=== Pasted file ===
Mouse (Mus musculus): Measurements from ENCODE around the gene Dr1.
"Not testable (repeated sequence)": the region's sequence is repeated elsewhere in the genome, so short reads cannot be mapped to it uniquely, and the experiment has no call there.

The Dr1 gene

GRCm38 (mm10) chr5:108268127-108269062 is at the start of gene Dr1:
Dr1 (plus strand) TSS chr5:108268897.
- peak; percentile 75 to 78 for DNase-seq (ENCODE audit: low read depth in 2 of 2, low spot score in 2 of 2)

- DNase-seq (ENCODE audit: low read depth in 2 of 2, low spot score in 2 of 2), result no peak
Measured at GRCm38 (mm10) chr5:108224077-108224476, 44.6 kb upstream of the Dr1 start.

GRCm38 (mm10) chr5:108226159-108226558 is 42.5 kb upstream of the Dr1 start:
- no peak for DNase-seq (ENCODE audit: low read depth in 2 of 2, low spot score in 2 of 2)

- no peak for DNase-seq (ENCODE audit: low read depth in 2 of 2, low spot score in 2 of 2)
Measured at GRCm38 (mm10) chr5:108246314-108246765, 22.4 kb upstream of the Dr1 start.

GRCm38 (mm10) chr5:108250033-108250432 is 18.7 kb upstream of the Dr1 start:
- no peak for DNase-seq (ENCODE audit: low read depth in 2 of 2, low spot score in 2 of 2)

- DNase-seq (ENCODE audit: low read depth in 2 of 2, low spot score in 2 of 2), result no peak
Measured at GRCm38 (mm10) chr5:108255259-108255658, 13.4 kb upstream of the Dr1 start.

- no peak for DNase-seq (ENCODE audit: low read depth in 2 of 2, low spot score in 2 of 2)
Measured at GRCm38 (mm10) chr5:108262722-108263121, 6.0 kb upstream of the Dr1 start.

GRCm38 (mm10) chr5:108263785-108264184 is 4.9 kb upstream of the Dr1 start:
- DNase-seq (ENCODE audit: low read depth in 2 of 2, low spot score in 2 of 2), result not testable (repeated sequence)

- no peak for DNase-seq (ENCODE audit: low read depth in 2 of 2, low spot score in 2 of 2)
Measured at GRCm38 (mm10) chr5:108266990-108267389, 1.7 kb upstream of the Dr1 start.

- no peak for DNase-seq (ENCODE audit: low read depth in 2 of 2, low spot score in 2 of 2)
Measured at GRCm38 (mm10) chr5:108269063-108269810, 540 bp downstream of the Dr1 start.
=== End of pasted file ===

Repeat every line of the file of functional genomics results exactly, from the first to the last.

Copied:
Mouse (Mus musculus): Measurements from ENCODE around the gene Dr1.
"Not testable (repeated sequence)": the region's sequence is repeated elsewhere in the genome, so short reads cannot be mapped to it uniquely, and the experiment has no call there.

The Dr1 gene

GRCm38 (mm10) chr5:108268127-108269062 is at the start of gene Dr1:
Dr1 (plus strand) TSS chr5:108268897.
- peak; percentile 75 to 78 for DNase-seq (ENCODE audit: low read depth in 2 of 2, low spot score in 2 of 2)

- DNase-seq (ENCODE audit: low read depth in 2 of 2, low spot score in 2 of 2), result no peak
Measured at GRCm38 (mm10) chr5:108224077-108224476, 44.6 kb upstream of the Dr1 start.

GRCm38 (mm10) chr5:108226159-108226558 is 42.5 kb upstream of the Dr1 start:
- no peak for DNase-seq (ENCODE audit: low read depth in 2 of 2, low spot score in 2 of 2)

- no peak for DNase-seq (ENCODE audit: low read depth in 2 of 2, low spot score in 2 of 2)
Measured at GRCm38 (mm10) chr5:108246314-108246765, 22.4 kb upstream of the Dr1 start.

GRCm38 (mm10) chr5:108250033-108250432 is 18.7 kb upstream of the Dr1 start:
- no peak for DNase-seq (ENCODE audit: low read depth in 2 of 2, low spot score in 2 of 2)

- DNase-seq (ENCODE audit: low read depth in 2 of 2, low spot score in 2 of 2), result no peak
Measured at GRCm38 (mm10) chr5:108255259-108255658, 13.4 kb upstream of the Dr1 start.

- no peak for DNase-seq (ENCODE audit: low read depth in 2 of 2, low spot score in 2 of 2)
Measured at GRCm38 (mm10) chr5:108262722-108263121, 6.0 kb upstream of the Dr1 start.

GRCm38 (mm10) chr5:108263785-108264184 is 4.9 kb upstream of the Dr1 start:
- DNase-seq (ENCODE audit: low read depth in 2 of 2, low spot score in 2 of 2), result not testable (repeated sequence)

- no peak for DNase-seq (ENCODE audit: low read depth in 2 of 2, low spot score in 2 of 2)
Measured at GRCm38 (mm10) chr5:108266990-108267389, 1.7 kb upstream of the Dr1 start.

- no peak for DNase-seq (ENCODE audit: low read depth in 2 of 2, low spot score in 2 of 2)
Measured at GRCm38 (mm10) chr5:108269063-108269810, 540 bp downstream of the Dr1 start.